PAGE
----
Most people need some financial aid to attend or stay in college. If you're not yet wed, both of you can go through the Free Application for Federal Student Aid process as normal. However, you will have to be honest about your pending vows and it could have some impact on the amount of your aid.
Question 16 on FAFSA, asks, "What is your marital status?" It sounds like a simple question, and it is. If you've never been married, you're single. If you're currently married, you're married. It also asks if you're legally separated, divorced or widowed. In short, the question doesn't want to know what you have been, or what you will be. It wants to know what your marital status is right now.
The FAFSA doesn't care what your marital status is as of the end of the year, or the end of the week for that matter. That's something the Internal Revenue Service deals with, but the FAFSA only wants to know your marital status when you submit your application. If you do that the day before the wedding, you must say you're single.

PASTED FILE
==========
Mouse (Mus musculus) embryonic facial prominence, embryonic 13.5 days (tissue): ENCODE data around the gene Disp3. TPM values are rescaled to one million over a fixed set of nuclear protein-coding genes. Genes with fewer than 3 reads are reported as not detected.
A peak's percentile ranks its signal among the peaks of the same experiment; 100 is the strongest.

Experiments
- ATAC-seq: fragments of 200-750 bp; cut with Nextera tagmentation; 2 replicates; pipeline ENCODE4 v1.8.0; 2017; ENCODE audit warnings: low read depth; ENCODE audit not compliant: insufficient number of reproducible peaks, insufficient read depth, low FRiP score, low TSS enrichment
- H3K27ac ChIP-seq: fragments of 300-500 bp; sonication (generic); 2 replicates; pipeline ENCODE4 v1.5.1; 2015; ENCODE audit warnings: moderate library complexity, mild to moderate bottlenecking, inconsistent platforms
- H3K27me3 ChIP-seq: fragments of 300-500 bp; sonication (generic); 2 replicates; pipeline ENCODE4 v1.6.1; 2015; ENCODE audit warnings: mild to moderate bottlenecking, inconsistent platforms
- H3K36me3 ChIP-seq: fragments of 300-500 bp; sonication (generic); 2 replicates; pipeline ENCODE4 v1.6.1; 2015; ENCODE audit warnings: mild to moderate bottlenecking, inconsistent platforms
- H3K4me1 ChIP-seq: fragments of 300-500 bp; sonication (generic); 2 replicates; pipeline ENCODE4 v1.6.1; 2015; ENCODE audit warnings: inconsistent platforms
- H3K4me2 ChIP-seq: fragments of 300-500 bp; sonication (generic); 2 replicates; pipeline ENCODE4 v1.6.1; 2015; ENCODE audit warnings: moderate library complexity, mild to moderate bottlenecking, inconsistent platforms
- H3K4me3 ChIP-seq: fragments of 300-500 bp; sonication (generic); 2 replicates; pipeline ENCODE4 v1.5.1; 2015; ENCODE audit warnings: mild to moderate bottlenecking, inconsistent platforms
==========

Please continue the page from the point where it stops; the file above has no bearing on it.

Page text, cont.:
The FAFSA uses the 1996 Defense of Marriage Act to determine your marital status. As far as the FAFSA is concerned, marriage refers to the legal union between one man and one woman. Same-sex unions don't qualify as marriages for federal student aid. Neither does living together, unless your state considers it a common law marriage.
The FAFSA bases your student financial aid on need. If you're single and under 24, the FAFSA combines your income and your parents to set your financial aid. Once you get married, your aid is based on what the two of you make. If it figures you'll get a better aid package filing as a single, it's in your best interest to turn in the FAFSA before the wedding bells.
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